Anne's House of Dreams

Ebook
On sale Sep 09, 2014 | 320 Pages | 978-1-77049-864-8
Gilbert Blythe is finally a doctor, and at long last he and Anne are ready to say their vows. Soon husband and wife will be bound for a new life together in their own house of dreams, on the shores of Four Winds Harbor, near Gilbert's new medical practice in the village of Glen St. Mary.
     Of course, a new life brings fresh surprises and fresh problems to solve. Anne and Gilbert soon find themselves entangled in the lives of their neighbors, including the lighthouse attendant, Captain Jim, with his sad stories of the sea; Miss Cornelia Bryant, a formidable woman who always speaks her mind; Owen Ford, who longs to write the Great Canadian Novel; and the tragically beautiful Leslie Moore, to whom Anne grows closer when her own perfect life is touched by heartbreak.
Lucy Maud Montgomery (1874-1942) was born in the village of Clifton (now New London) on Prince Edward Island in Canada. She was brought up by her grandparents after her mother died when she was two. Later her father moved away to Saskatchewan, where he remarried, and when she spent some months in his new home she was not happy. 'I do not think', she wrote, 'that the majority of grownups have any real conception of the tortures sensitive children suffer over any marked difference between themselves and the other denizens of their small world.'

While working as a reporter for the Halifax Daily Echo, she wrote Anne of Green Gables in the evenings over a period of eighteen months and when it was rejected by four publishers she put it away for two years. Then she revised it and a Boston publisher accepted it at once. When it appeared in 1908 the book proved so popular that ever afterwards she felt constrained by the public's constant demand for more stories about Anne. She did write five sequels – as well as many other novels – and they made her rich, but none reached the classic status of the first.

In 1911 she married Ewan Macdonald. She had two sons; she enjoyed fame and was made an Officer of the Order of the British Empire in 1935. She died in Toronto in 1942 and was buried in Cavendish Cemetery, not far from her birthplace. View titles by L. M. Montgomery

About

Gilbert Blythe is finally a doctor, and at long last he and Anne are ready to say their vows. Soon husband and wife will be bound for a new life together in their own house of dreams, on the shores of Four Winds Harbor, near Gilbert's new medical practice in the village of Glen St. Mary.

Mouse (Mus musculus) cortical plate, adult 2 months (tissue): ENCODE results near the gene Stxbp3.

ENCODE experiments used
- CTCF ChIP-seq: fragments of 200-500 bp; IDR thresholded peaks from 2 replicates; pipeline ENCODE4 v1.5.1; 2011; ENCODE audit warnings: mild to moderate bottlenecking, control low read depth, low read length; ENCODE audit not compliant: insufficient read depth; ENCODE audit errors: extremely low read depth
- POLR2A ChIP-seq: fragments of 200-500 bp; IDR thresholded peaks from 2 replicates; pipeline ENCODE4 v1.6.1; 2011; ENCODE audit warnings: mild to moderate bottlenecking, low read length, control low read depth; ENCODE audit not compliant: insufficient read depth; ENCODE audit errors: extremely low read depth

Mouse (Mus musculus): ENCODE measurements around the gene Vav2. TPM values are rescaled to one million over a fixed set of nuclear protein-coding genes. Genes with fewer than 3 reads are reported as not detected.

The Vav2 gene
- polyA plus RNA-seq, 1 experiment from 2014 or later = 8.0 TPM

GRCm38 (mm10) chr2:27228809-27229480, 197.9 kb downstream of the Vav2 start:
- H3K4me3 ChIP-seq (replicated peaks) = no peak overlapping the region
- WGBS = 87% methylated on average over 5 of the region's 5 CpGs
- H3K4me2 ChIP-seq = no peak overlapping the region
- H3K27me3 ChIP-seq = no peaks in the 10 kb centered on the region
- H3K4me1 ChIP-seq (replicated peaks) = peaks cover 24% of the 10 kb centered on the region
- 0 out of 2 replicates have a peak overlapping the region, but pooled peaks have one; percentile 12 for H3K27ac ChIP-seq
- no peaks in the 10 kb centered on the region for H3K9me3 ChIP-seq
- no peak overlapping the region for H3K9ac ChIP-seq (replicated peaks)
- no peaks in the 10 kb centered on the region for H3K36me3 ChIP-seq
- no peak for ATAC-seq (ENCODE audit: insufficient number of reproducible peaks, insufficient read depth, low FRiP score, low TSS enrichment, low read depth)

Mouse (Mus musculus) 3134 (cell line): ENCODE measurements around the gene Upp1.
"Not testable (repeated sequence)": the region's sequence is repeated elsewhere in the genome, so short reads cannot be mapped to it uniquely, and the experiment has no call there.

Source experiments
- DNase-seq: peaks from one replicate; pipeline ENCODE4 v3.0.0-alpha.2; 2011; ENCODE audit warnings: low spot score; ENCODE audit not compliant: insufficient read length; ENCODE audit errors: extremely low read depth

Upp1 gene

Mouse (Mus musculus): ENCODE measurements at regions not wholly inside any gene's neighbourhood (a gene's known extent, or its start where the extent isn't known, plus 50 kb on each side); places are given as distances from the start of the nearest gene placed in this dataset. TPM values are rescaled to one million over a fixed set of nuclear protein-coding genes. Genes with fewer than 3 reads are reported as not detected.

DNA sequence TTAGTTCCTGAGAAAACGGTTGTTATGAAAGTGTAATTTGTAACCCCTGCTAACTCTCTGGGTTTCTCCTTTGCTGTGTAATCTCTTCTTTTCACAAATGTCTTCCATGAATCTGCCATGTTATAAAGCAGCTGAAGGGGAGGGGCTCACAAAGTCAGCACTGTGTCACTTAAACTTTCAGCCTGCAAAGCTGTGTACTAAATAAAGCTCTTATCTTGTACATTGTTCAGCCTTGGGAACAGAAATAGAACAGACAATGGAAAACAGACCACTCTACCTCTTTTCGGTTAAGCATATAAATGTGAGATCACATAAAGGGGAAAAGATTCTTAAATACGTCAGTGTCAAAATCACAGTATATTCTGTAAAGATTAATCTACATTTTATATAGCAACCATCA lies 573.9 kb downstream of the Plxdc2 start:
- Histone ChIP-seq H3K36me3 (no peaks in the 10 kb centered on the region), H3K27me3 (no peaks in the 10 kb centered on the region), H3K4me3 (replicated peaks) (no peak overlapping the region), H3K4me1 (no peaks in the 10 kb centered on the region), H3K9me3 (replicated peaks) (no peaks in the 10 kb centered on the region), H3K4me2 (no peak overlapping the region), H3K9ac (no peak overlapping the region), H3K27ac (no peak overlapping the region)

Of course, a new life brings fresh surprises and fresh problems to solve. Anne and Gilbert soon find themselves entangled in the lives of their neighbors, including the lighthouse attendant, Captain Jim, with his sad stories of the sea; Miss Cornelia Bryant, a formidable woman who always speaks her mind; Owen Ford, who longs to write the Great Canadian Novel; and the tragically beautiful Leslie Moore, to whom Anne grows closer when her own perfect life is touched by heartbreak.

Author

Lucy Maud Montgomery (1874-1942) was born in the village of Clifton (now New London) on Prince Edward Island in Canada. She was brought up by her grandparents after her mother died when she was two. Later her father moved away to Saskatchewan, where he remarried, and when she spent some months in his new home she was not happy. 'I do not think', she wrote, 'that the majority of grownups have any real conception of the tortures sensitive children suffer over any marked difference between themselves and the other denizens of their small world.'

While working as a reporter for the Halifax Daily Echo, she wrote Anne of Green Gables in the evenings over a period of eighteen months and when it was rejected by four publishers she put it away for two years. Then she revised it and a Boston publisher accepted it at once. When it appeared in 1908 the book proved so popular that ever afterwards she felt constrained by the public's constant demand for more stories about Anne. She did write five sequels – as well as many other novels – and they made her rich, but none reached the classic status of the first.

In 1911 she married Ewan Macdonald. She had two sons; she enjoyed fame and was made an Officer of the Order of the British Empire in 1935. She died in Toronto in 1942 and was buried in Cavendish Cemetery, not far from her birthplace. View titles by L. M. Montgomery